The Steamboat Springs City Council directed its staff Tuesday to balance the city's 2009 operating budget without using any of its reserves.
The $1.9 million decision could mean a hiring freeze, no pay increases for existing city personnel, the elimination of benefits for seasonal employees and layoffs. It could also mean reductions in community support spending in excess of the 40 percent cut recommended in a proposed 2009 budget presented to council members during an all-day hearing Tuesday.
The 2009 budget as proposed by interim City Manager Wendy DuBord and Finance Director Lisa Rolan showed general fund expenditures besting revenues, $27.7 million to $25.8 million, reducing the operating fund's balance by more than 15 percent. Council members unanimously directed staff to come back with a plan to close the gap. While she said the current economic downturn might warrant dipping into reserves, Councilwoman Cari Hermacinski noted city expenditures have increased 49 percent since 2004.
"I think what we have here is a trend of letting our spending exceed what we collect, and we've got to reverse that," she said.
Doing so won't be easy, said DuBord, who said it wouldn't be possible without layoffs and painful cuts in city services.
"There's not a service we provide that some special interest or some group of citizens values more than anything else we do," she said. "It's going to be very difficult."
Fearing she was "going out on a limb," Rolan said she would come back with a proposal to recommend $0 in community support spending.
"You're going to ask me and the management team to cut core services and personnel, yet you're keeping $1 million in community support," Rolan said.
The Centennial Hall crowd - scarce for most of the day as council members discussed their budgets for their operations, enterprise funds, internal services and capital projects - grew exponentially and filled the room as the scheduled time arrived to discuss community support spending, a relatively small but emotional portion of the city budget that goes toward organizations dedicated to areas such as the arts, human services and the environment.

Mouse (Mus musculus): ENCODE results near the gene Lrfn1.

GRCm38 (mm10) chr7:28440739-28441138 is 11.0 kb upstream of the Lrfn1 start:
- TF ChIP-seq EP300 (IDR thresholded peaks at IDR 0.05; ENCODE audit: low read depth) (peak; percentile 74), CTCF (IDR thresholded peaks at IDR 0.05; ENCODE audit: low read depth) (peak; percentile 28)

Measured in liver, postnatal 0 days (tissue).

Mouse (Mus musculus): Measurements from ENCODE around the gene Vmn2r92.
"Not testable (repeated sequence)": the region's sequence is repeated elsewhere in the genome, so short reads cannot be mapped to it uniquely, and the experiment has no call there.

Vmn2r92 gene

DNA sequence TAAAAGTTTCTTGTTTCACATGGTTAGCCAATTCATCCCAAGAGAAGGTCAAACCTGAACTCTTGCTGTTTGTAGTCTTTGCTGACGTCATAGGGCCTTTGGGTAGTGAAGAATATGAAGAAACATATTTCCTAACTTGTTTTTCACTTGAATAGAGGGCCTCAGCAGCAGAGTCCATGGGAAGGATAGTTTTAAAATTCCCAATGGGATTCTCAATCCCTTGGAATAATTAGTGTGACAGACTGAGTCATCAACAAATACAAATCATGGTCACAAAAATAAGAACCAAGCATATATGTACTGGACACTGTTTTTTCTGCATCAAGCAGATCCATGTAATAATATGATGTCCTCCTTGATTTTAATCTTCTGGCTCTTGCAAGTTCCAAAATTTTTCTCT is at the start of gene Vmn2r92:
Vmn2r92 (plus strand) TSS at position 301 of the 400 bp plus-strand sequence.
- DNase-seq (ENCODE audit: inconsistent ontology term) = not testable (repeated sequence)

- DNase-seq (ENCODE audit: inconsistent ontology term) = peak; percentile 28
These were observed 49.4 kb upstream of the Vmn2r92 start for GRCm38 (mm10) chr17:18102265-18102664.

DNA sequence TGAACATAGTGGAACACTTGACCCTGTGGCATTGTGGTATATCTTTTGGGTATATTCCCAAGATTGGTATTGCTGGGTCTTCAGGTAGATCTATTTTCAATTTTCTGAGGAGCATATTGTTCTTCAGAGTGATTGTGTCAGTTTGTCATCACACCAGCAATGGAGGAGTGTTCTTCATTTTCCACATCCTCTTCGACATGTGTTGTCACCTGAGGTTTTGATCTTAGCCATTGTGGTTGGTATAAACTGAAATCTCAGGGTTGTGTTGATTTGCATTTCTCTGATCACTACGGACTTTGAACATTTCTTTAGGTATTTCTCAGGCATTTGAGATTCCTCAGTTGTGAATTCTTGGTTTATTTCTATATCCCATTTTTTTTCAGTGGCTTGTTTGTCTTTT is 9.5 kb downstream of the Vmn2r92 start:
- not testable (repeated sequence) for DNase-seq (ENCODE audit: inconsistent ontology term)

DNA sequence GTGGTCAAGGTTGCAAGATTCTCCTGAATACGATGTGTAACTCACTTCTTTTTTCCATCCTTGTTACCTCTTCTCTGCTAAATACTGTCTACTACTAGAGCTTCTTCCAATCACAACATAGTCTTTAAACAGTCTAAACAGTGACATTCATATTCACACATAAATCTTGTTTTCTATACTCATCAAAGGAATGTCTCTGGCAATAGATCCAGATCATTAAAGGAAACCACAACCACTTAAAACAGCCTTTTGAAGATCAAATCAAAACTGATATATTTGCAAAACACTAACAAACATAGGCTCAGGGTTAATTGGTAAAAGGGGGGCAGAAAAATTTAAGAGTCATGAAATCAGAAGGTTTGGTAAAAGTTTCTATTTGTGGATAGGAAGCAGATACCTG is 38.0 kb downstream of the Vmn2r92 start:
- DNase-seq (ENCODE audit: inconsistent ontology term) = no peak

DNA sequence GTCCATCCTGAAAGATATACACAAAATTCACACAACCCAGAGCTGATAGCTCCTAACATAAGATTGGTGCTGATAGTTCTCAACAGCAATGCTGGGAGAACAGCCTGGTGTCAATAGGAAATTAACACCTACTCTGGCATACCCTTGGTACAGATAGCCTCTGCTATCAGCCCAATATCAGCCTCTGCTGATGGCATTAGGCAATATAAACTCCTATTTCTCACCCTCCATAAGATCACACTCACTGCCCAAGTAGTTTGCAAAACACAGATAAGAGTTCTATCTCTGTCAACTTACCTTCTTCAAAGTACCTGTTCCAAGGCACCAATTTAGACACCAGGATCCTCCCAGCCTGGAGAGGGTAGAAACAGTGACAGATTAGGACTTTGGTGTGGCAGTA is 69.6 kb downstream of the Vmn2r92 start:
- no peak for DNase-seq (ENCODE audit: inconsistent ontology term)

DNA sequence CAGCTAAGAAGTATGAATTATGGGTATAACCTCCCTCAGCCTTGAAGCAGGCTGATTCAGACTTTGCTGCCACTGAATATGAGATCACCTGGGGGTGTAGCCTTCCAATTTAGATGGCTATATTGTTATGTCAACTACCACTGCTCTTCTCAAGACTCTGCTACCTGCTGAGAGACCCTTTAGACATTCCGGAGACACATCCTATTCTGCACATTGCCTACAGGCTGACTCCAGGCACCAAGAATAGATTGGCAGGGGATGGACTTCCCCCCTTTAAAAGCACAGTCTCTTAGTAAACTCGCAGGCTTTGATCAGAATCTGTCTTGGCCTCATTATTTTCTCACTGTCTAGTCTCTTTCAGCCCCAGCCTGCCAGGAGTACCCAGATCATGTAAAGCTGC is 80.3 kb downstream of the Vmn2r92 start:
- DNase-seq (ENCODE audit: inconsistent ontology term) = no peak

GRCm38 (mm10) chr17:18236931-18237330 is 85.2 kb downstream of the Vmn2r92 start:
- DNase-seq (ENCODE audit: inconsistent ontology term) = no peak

While the spending has been described by some as "nonessential," several proponents said the organizations are integral to Steamboat's character.
"Something's happening here, and I am astounded at what art has come out of here," said John Sant'Ambrogio, founder of the Strings Music Festival. "Please don't let what's happened to Steamboat change. : To me, this is essential."
And, with the city so heavily reliant on sales tax, others said it would be foolish to cut spending to organizations that they say attract visitors.
"The city has a vested interest in marketing the hell out of itself," said Towny Anderson, president of Mainstreet Steamboat Springs and a former councilman.
In the end, council members agreed to leave community support at the heavily reduced level proposed by city staff.
"I'm confident that all these community organizations are stronger than this budget," Councilman Jon Quinn said. "So hang in there."
No spending - with the possible exception of snowplowing - was considered sacred during Tuesday's hearing, as council members took aim at a number of areas to possibly reduce costs. Councilman Steve Ivancie criticized the city's contribution to the Steamboat Springs Chamber Resort Association to perform summer marketing, believing there is not an adequate return on the investment.
Councilwoman Meg Bentley, noting her love for the arts organizations whose contributions are being cut, said the city's spending on the Parks, Open Space and Recreational Services Department also is nonessential and should receive a hard look. Hermacinski pointed to a historic preservation budget with a proposed increase of 62 percent.
No official action was taken at Tuesday's meeting. The 2009 budget is scheduled for adoption in late November or early December.
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